It’s not how I usually start the day, but on Thursday I had breakfast at Google. I’d been invited to the launch of CERNPeople (www.youtube.com/CERNPeople), an initiative of Roger Graef, CEO of Films of Record. Graef is receiving support from Google and a number of other organisations, including the Irish Film Board and the BBC, for a new documentary film project.
Graef described the ‘double epiphany’ that led to this collaboration. Firstly, he suddenly saw that filmmakers are content providers, not broadcasters, and they can provide content for any distribution platform. Secondly, he realised that he is not alone in not understanding what’s going on at CERN – even the scientists don’t understand the stuff! These thoughts emboldened Graef to seek access for what everyone expects to be the year of discovery inGeneva. Graef will have access to all the experiments at CERN and plans to make a series of short films throughout the year that will eventually be compiled into a long-form documentary when it’s finally all over – ‘all’ meaning the discovery (or not) of the Higgs particle.
Normally a filmmaker like Roger Graef would seek a commission from, say, the BBC but in this case, with the outcome of the year’s experiments necessarily uncertain, no broadcasters was willing to put up the money in advance. The beauty of CERNPeople is that relatively little seed money is needed for the filmmakers to get started and Google has provided it. Each short film will be hosted on YouTube and supported by a Google+ page and by ‘hangouts’(a cross between a chatroom and a video conference). The hope is that as time passes an audience for the project will develop. People will watch the growing collection of video clips and take to ‘hanging-out’ with scientists and filmmakers in the online Google environment. Evidence of this anticipated popularity will allow Films of Record to raise new funds and keep filming, capturing events as they happen and amassing material that will eventually be edited into a more traditional long-form documentary about (it is hoped) the discovery of the century .
Graef is the executive producer of CERNPeople with Liz Mermin producing and directing the films. Like Graef, Mermin’s background is in anthropological filmmaking and she aims to deliver a strong sense of what it is like to be a scientist. This means we will be shown the ups and downs, the disappointments, the exhaustion and the moments of elation that the scientists experience. Graef told us that of all his work he is most proud of Malaria: Fever Road and Vaccine Challenge, a pair of films about the struggle to find a cure for malaria. He is proud, he said, because these films tell the story of scientific failure. As any viewer of Horizon knows, unless they are precursors to Whiggish histories of success, stories of scientific failure rarely make it onto our screens. And yet, failure is the common experience of scientists.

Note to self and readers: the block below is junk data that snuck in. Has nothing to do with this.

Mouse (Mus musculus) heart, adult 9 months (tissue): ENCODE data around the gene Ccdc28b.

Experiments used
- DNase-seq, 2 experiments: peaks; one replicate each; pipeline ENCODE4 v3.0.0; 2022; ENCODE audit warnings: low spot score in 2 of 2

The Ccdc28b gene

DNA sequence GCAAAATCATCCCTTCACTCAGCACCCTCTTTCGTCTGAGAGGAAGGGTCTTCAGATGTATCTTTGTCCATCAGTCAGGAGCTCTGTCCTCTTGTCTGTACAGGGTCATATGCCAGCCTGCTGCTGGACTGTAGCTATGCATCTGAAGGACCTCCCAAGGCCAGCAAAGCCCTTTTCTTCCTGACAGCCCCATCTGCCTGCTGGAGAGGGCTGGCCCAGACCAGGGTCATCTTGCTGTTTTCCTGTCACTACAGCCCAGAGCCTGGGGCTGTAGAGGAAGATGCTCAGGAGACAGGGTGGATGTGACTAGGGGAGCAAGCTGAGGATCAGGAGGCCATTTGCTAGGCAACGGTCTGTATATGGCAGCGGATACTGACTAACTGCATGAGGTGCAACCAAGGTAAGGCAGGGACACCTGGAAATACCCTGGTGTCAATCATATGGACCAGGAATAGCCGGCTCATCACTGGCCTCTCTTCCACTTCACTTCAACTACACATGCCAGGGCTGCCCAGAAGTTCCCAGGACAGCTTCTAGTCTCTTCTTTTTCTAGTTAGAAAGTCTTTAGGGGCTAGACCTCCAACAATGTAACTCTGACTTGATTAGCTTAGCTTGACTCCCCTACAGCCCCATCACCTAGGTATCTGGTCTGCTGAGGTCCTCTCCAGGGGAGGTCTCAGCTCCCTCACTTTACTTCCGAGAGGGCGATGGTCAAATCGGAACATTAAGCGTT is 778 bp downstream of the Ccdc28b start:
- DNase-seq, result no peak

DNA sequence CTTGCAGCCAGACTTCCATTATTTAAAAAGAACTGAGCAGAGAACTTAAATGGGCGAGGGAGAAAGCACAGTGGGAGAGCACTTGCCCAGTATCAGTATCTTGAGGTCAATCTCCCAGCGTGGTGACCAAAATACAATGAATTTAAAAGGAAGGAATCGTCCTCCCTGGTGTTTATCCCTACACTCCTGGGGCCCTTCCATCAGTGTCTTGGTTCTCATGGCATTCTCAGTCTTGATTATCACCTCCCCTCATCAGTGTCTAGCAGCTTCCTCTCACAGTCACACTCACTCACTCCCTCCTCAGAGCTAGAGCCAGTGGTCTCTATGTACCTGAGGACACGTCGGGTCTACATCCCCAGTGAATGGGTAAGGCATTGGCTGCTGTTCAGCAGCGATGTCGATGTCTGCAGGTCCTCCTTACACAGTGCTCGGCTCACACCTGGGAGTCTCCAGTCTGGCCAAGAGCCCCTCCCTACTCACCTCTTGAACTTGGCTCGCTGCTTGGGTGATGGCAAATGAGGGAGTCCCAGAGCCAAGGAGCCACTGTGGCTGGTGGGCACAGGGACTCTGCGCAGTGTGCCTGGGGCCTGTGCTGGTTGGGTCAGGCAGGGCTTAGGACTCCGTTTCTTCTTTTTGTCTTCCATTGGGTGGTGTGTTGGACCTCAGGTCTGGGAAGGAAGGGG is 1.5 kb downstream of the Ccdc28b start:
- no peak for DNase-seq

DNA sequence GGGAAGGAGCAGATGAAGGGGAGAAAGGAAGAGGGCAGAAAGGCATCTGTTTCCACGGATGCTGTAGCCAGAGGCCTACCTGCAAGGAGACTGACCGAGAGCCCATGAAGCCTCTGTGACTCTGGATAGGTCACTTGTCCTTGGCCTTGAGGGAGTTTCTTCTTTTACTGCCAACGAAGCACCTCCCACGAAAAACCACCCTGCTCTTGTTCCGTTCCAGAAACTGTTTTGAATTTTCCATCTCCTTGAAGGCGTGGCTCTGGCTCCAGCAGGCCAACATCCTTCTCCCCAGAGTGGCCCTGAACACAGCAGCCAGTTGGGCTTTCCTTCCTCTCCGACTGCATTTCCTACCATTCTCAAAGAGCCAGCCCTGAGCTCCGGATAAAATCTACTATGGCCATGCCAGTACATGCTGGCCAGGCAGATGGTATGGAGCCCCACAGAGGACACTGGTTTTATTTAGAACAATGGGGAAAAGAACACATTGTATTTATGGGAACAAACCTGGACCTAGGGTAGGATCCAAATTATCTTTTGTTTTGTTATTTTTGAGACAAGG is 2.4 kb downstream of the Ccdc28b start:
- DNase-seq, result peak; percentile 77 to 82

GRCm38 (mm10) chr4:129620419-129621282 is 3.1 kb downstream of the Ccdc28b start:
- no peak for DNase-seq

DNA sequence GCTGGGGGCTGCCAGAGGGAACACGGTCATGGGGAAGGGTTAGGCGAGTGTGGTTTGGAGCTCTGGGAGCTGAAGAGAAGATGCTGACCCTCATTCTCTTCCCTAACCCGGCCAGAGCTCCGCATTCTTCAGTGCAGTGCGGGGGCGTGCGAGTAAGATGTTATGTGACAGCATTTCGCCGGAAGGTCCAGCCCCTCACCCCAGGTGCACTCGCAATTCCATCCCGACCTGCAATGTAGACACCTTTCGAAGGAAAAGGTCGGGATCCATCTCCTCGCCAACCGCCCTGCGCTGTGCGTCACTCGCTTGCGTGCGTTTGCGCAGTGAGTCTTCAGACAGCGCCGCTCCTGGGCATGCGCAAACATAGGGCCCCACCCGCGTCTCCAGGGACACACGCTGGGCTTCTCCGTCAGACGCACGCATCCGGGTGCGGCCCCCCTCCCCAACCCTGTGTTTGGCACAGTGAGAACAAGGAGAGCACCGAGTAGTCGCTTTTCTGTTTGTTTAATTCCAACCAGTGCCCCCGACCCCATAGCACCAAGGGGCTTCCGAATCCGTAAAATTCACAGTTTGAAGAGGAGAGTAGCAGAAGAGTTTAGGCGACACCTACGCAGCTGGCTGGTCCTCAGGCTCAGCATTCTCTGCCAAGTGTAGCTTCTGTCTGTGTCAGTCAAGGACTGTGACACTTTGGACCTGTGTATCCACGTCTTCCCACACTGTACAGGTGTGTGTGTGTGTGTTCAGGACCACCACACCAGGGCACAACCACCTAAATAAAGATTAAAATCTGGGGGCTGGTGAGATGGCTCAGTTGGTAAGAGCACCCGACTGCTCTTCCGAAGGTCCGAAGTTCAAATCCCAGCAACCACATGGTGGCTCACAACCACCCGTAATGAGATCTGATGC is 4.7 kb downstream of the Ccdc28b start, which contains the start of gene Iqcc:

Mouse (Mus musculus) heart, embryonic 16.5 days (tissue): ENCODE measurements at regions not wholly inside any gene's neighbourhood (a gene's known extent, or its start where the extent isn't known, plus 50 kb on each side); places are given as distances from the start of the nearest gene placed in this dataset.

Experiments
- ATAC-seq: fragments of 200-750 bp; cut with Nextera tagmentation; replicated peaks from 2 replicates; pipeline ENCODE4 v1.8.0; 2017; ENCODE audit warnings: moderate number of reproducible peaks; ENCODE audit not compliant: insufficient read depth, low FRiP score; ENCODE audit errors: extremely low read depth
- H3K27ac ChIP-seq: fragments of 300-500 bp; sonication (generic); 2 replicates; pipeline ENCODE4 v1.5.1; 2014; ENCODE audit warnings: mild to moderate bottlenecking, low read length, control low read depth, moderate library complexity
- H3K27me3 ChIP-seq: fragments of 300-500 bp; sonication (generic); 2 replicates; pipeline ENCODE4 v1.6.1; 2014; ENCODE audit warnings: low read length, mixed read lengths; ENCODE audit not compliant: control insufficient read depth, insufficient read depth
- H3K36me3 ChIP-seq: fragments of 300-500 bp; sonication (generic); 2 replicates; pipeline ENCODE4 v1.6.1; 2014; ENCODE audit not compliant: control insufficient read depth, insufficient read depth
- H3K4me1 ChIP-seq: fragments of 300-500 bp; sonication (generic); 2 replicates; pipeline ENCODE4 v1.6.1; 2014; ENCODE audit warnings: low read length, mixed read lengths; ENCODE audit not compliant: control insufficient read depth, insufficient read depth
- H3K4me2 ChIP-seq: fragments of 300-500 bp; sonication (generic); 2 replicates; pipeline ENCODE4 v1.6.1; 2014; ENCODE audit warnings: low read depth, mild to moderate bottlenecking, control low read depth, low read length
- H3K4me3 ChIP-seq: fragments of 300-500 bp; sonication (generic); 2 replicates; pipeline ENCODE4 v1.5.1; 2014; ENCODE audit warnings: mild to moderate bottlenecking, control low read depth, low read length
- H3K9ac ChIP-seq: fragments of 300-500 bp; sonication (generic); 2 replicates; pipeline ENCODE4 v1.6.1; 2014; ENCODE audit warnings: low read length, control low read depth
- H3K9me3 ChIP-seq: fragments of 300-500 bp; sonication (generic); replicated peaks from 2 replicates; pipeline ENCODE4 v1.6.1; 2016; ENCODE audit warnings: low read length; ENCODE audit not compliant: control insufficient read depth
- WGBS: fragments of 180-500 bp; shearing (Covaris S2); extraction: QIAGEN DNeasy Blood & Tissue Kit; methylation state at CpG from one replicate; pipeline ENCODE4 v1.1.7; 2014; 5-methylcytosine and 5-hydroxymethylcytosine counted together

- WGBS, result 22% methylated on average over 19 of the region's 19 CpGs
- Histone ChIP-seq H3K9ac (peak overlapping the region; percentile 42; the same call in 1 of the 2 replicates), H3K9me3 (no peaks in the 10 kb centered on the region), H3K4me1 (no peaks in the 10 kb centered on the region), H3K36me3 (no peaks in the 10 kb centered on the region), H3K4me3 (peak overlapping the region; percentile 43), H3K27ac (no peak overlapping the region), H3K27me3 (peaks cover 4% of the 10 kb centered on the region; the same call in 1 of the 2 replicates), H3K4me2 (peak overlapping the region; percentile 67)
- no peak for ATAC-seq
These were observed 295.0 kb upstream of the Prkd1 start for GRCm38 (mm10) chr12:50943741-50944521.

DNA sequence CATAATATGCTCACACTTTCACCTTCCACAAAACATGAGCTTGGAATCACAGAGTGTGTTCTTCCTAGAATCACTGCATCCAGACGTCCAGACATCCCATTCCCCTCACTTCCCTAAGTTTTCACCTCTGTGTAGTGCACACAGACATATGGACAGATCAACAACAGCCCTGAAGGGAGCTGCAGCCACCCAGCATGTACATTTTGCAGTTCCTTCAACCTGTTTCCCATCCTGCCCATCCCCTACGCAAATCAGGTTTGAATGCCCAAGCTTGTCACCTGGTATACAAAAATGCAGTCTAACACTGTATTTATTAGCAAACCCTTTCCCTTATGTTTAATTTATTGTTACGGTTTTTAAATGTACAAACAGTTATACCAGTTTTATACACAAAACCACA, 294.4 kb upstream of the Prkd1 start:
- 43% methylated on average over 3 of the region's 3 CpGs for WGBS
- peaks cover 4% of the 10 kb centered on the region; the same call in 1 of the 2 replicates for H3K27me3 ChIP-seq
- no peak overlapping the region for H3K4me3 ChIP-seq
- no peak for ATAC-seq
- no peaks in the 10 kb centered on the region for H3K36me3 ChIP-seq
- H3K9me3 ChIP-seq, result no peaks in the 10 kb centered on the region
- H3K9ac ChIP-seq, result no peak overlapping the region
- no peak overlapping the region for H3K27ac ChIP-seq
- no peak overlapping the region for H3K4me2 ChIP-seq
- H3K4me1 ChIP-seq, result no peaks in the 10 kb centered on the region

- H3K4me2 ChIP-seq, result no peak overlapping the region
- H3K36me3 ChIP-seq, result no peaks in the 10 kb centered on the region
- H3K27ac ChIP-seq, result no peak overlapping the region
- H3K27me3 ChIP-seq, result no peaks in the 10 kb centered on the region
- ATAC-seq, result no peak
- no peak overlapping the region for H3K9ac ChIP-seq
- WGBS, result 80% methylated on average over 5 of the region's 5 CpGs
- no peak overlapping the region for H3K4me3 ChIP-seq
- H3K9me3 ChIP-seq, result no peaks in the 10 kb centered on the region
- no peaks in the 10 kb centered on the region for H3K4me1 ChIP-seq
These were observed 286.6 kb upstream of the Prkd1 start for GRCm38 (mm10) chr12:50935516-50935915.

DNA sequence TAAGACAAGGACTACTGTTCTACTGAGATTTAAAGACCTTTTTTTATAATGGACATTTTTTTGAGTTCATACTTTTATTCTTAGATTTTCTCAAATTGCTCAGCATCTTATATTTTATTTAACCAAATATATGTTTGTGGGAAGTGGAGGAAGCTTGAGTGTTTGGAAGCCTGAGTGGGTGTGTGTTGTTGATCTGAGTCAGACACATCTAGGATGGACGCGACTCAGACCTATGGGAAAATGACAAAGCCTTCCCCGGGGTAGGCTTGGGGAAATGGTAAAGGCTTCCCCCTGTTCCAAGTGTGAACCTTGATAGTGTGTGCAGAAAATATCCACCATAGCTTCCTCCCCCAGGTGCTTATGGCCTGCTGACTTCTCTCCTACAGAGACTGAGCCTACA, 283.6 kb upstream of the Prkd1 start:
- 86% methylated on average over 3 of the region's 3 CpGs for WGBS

According to Karl Popper, failure lies at the heart of the scientific method and, as Thomas Kuhn and Imre Lakatos describe, it animates the strategies and politics of scientific research. The Kuhnian ‘anomaly’ that is the continuing no-show of the Higgs particle is an apparent failure of the Standard Model. Yet, as Lakatos describes, scientists explain away this otherwise falsifying absence by arguing they just haven’t found it yet. It will be fascinating, therefore, to see if Graef’s project demonstrates how scientists continue to cope should the Higgs fail to turn up. More generally, it will be interesting to see whether an ‘anthropological’ approach to the science documentary might reveal those social dynamics of discovery that Kuhn, Lakatos and others have theorised for sixty years now, the same length of time that physicist have been looking for the Higgs.
Dr Robert Sternberg runs the MSc in Science Media Production at Imperial College London.